The Chinese aviation regulator stated that it had a meeting with Boeing Co (NYSE:BAC) to discuss the 737 MAX the day before the company announced its intentions to find new buyers for some of the MAX jets planned initially for China.
The Civil Aviation Administration of China stated, as reported by Reuters, that the primary topic of discussion at the meeting on September 14 was pilot training plans concerning the model’s potential return to service.
In addition, it was stated that a revised report would be distributed after obtaining responses to the questions posed during the meeting.
Meeting With Boeing Co
The Chief Financial Officer of Boeing Co (NYSE:BAC), Brian West, stated on September 15 at a Morgan Stanley industrials conference in California that the company would start remarketing some of the 737 MAXes it has in inventory for carriers in China. The meeting was held in California.
“.. we have decided to choose those planes. He stated that we could not put off making that decision indefinitely. “As a result, we will begin remarketing some of those airplanes, which had previously been designated for sale to our Chinese clients. And we don’t take that decision lightly either. These clients are precious to the company. It’s a significant consumer base.”
The idea was also disclosed by the Chief Executive Officer of Boeing, David Calhoun, on the same day during a United States Chamber of Commerce aerospace event.
According to a story from Leeham News, he said, “We are remarketing a small fraction of them.” “We will not produce any aircraft for the Chinese market now.” We don’t put ourselves in any danger at all. Then, according to what we find, we will either continue or expand our efforts to remarket.”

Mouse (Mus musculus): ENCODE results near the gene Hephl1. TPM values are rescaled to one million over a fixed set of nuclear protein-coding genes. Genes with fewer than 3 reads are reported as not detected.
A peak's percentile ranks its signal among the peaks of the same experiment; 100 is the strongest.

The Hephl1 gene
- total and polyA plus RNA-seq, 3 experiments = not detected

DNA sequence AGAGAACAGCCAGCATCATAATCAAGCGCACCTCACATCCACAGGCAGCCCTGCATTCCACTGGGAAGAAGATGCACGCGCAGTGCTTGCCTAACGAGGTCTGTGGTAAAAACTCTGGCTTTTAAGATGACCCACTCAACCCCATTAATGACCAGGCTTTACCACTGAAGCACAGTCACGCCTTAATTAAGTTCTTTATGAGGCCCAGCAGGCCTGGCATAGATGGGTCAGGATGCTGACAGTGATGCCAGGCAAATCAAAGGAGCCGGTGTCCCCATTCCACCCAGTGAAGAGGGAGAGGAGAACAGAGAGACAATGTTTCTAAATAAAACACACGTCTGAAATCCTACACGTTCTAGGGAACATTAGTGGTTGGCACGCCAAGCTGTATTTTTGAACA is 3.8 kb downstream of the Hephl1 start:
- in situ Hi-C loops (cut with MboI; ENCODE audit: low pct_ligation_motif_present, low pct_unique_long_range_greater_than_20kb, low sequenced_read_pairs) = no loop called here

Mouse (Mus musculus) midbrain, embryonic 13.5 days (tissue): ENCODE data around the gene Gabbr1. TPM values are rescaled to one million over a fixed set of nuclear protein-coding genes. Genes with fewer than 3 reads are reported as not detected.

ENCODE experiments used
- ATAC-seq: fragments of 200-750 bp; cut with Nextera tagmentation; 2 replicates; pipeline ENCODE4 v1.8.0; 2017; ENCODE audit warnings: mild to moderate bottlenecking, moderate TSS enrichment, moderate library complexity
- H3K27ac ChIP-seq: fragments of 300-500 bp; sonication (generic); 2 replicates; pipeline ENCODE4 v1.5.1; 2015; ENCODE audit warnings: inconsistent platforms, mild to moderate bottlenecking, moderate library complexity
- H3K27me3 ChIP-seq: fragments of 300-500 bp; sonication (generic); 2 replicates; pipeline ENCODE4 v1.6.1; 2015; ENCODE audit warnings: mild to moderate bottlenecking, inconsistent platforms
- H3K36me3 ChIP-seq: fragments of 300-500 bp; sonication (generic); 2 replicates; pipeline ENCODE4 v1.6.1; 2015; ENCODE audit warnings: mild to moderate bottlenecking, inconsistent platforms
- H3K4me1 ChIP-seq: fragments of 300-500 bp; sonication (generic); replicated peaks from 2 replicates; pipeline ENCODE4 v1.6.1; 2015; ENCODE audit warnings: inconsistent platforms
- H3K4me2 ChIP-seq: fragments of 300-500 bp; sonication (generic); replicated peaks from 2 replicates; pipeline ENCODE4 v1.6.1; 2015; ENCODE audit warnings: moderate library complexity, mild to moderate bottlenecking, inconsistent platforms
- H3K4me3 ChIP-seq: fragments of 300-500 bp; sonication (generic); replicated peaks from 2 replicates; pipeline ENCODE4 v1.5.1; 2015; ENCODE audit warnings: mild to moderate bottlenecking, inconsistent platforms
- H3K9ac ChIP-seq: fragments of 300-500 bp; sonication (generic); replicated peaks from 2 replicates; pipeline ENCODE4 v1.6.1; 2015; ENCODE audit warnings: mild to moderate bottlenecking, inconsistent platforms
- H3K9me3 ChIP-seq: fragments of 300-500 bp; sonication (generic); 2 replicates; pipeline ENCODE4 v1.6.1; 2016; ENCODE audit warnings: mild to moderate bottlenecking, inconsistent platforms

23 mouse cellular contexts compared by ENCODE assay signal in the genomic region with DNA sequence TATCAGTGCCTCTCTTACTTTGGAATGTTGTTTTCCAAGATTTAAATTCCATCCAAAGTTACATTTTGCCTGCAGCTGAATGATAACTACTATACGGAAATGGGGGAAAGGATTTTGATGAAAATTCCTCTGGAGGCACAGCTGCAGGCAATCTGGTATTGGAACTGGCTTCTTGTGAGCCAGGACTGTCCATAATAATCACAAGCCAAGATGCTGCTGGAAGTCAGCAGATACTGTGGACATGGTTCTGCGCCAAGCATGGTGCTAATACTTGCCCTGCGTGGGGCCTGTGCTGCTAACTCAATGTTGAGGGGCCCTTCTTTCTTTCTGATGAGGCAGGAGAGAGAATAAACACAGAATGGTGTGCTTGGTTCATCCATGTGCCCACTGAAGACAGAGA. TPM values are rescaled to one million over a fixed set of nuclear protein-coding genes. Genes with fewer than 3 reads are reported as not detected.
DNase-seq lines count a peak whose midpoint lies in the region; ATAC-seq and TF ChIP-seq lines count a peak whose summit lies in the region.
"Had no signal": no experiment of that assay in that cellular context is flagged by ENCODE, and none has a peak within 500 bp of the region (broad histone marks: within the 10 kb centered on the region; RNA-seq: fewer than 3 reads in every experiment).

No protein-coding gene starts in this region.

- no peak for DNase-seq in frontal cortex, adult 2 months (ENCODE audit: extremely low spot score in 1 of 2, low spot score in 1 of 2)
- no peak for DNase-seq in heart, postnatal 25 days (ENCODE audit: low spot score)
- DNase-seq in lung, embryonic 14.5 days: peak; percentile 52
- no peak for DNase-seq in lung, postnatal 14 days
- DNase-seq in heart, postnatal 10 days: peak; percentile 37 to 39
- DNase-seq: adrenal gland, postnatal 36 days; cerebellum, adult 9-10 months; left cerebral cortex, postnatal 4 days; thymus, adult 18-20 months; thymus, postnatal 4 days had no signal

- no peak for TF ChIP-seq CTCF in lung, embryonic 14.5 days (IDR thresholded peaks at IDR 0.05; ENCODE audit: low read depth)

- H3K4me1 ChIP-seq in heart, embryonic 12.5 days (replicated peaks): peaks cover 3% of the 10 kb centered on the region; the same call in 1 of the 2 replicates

Although the two parties appear to be exchanging messages in the media at this time — with one of the aerospace industry’s most lucrative markets seemingly hanging in the balance — representatives from Boeing Co (NYSE:BAC) did not respond to a request for comment made by the WBJ on Tuesday morning.
The search for new clients comes at a time when China continues to be the principal holdout in the recertification of the MAX, which was grounded for twenty months after two fatal accidents that occurred late in 2018 and early in 2019.
The Federal Aviation Administration in the United States approved the jet in late 2020, and observers believe that the delay in China was caused by ongoing trade and geopolitical tensions between Washington D.C. and Beijing. The FAA approved the jet in the United States.
According to the order data provided by Boeing Co (NYSE:BAC), 116 unfulfilled orders for MAX aircraft are placed by customers in China.
Even though airline customers often enjoy discounts of up to sixty percent off the stated pricing, the total worth of those jets would still be more than fourteen billion dollars if purchased at list rates.
At the second quarter, the total number of MAX aircraft in Boeing’s inventory stood at 290. Those were the only ones left over from the more than 450 constructed but had not yet been delivered at the grounding time.
While the 737 continues to be the most crucial individual aircraft program to the Wichita economy, Spirit AeroSystems Inc. in Wichita is responsible for constructing approximately 70 percent of the structure of the MAX.
Wichita is home to 10,000 Spirit (NYSE: SPR) employees.
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